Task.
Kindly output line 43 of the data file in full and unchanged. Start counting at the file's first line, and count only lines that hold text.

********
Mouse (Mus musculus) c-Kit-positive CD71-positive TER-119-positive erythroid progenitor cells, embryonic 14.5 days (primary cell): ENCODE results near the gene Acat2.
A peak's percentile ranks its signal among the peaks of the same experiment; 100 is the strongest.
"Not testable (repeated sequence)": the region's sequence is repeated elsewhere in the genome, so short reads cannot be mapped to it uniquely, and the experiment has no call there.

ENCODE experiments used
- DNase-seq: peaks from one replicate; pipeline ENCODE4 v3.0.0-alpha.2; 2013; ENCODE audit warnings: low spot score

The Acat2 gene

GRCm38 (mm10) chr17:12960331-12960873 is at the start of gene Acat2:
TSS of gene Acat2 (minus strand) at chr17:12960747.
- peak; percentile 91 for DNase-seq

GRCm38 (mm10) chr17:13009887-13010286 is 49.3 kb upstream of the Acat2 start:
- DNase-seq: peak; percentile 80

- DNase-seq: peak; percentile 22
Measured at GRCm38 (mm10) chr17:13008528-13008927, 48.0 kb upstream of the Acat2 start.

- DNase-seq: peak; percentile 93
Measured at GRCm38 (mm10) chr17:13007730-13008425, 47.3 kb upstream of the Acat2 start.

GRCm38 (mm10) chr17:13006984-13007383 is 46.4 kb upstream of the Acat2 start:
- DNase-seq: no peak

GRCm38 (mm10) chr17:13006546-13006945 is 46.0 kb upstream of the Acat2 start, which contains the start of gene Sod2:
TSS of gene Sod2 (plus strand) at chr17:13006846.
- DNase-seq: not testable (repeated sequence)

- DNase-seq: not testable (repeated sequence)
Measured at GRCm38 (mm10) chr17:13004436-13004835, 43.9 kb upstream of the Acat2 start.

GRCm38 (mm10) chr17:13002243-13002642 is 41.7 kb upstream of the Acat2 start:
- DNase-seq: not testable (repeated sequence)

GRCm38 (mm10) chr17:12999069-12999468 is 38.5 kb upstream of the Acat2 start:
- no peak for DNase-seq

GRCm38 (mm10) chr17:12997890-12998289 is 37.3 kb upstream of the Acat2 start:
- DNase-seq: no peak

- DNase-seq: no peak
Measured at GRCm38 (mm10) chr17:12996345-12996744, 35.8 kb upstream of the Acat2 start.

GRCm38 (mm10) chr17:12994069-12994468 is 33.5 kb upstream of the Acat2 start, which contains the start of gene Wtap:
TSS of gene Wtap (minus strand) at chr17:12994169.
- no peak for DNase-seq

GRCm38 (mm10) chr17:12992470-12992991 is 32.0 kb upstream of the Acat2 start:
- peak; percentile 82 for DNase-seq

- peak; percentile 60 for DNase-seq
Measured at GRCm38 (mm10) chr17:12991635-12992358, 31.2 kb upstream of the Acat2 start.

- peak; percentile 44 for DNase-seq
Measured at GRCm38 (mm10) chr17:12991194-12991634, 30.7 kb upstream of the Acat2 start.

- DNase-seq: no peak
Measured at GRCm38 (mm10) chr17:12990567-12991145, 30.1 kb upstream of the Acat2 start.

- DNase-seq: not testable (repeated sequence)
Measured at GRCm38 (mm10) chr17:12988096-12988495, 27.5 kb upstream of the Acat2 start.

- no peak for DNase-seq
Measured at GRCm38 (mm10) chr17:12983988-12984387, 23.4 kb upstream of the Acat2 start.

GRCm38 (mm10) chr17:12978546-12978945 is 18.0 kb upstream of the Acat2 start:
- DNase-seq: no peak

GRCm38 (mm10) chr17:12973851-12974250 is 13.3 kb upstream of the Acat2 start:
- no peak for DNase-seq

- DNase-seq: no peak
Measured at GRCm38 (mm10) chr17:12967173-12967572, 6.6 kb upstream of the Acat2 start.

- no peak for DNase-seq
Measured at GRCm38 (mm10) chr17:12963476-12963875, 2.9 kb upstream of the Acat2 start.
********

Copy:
Measured at GRCm38 (mm10) chr17:12988096-12988495, 27.5 kb upstream of the Acat2 start.